I'm guessing that the K-3II replacement will image quality that will be equal to the KP or slightly better.
02-16-2018, 09:04 AM   #433
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You folks dismissing the KP for "baking" RAWs, did you test the actual camera?
02-16-2018, 09:06 AM   #434
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QuoteOriginally posted by AyeYo Quote
You can attempt to retain as many details as possible, but unless you've created software with psychic abilities to know what color and tone that pixel should have been, you're going to be losing detail when doing noise reduction.
That's why basic noise reduction should concentrate on the areas where there is no detail. Look at Kengoh's technique for his birds in flight. He has to have a high shutter speed and ISO to freeze the birds, so he goes to a spot where they will land, take as few 100 ISO images. Cranks up the ISO and then puts birds in flight onto a clean background. Any noise on the birds is handled separately. I see no reasons why cleaning up the noise in out of focus areas shouldn't be done right off the camera. If there is not strong detail, there is no need to preserve it. The actual subject matter should be treated differently. The fact that you apply most NR algorithms across the whole frame right from the start means you're doing the wrong thing.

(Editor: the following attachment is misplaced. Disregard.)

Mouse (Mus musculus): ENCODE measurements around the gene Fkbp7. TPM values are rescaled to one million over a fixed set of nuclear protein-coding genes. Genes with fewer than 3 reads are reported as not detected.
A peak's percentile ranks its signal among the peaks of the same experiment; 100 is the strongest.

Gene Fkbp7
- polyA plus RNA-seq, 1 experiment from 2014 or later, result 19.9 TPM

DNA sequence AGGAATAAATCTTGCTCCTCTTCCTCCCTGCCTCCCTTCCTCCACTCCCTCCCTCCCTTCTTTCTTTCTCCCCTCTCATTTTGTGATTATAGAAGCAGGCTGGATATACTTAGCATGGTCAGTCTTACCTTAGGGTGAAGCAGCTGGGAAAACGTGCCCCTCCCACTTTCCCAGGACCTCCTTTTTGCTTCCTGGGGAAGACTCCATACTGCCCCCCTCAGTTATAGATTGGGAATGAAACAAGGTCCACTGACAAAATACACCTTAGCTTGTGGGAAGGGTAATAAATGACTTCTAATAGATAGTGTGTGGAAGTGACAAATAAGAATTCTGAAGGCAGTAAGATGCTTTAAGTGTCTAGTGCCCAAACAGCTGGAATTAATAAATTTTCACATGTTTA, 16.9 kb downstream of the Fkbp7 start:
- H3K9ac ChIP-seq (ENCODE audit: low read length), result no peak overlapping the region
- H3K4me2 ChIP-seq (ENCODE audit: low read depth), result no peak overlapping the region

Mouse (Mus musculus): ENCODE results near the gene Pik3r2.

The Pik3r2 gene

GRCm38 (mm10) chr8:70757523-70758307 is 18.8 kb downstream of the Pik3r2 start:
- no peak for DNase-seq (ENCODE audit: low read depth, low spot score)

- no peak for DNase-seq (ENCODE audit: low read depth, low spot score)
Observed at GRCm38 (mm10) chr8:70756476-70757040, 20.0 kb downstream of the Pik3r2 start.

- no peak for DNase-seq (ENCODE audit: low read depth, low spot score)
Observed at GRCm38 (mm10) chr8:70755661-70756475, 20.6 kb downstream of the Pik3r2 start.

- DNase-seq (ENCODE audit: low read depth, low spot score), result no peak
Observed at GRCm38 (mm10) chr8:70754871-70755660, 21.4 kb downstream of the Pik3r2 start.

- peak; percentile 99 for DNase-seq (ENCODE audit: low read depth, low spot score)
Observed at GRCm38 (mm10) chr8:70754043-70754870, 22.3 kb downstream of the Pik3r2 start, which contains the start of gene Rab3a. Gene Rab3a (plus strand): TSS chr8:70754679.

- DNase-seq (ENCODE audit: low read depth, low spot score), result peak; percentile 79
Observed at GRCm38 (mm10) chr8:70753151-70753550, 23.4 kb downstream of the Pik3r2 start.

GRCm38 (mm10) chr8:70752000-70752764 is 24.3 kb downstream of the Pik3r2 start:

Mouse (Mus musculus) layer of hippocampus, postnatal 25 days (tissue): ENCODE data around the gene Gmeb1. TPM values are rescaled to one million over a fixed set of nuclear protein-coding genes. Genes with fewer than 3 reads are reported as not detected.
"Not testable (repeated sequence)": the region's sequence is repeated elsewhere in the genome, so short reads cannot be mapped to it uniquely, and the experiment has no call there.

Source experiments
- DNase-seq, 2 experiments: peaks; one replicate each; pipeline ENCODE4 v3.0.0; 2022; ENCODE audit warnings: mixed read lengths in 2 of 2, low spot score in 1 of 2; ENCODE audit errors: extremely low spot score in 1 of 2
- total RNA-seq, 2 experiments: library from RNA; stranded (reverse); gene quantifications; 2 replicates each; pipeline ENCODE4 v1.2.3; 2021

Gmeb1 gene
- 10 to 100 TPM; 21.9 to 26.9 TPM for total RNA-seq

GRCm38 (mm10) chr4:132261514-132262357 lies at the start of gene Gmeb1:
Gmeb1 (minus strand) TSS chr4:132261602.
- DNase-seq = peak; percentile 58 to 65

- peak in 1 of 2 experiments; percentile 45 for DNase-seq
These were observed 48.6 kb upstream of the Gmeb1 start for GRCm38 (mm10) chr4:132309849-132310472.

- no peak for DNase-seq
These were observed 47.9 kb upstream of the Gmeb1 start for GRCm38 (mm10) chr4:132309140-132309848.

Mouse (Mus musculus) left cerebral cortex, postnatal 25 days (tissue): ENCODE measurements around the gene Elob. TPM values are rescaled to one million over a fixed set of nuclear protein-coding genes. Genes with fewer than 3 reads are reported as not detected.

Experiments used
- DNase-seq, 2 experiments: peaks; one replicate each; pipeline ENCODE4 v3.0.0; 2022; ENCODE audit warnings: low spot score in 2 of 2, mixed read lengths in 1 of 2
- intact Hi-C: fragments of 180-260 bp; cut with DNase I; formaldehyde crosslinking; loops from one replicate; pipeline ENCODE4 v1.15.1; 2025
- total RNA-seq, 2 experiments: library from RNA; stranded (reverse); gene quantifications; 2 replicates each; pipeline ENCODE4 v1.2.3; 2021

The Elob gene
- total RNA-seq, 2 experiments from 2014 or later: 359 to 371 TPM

---------- Post added 02-16-18 at 11:08 AM ----------

QuoteOriginally posted by Kunzite Quote
You folks dismissing the KP for "baking" RAWs, did you test the actual camera?
What? You can actually like use a camera before you comment on it's weaknesses? Who knew?
I thought you were just supposed to say the first stupid thing that came into your head.

99% of the time when I see this type of post, like the K-P baking it's files, if I can test it myself, more often than not, I find the percieved fault is meaningless in real world comparisons, where someone is obsessing about something that the average guy wouldn't care about, and sometimes, I find the opposite is true. I actually like the images affected by the supposed weakness more than I like the images without it. Taking these kinds of statements at face value is really risky.

Last edited by normhead; 02-16-2018 at 09:13 AM.
02-16-2018, 09:15 AM - 2 Likes   #435
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QuoteOriginally posted by reh321 Quote
Has nobody tested the KP for detail retention in the past year??!!
You just need to look at some sample images:
Studio shot comparison: Digital Photography Review
Clear b&w lines are best.
You only need to use your own eyes and check for which camera you see the most clear line separation the farthest to the left, with as little moire as possible.
The KP looses the least detail with the Fuji XT2 being 90% similar. Very closely the K-3II follows and the Nikon clearly lags behind (same with Canon 80D or Sony 6500).

From what you can get out of Lightroom the KP seems the Queen of APSC noise and detail retention.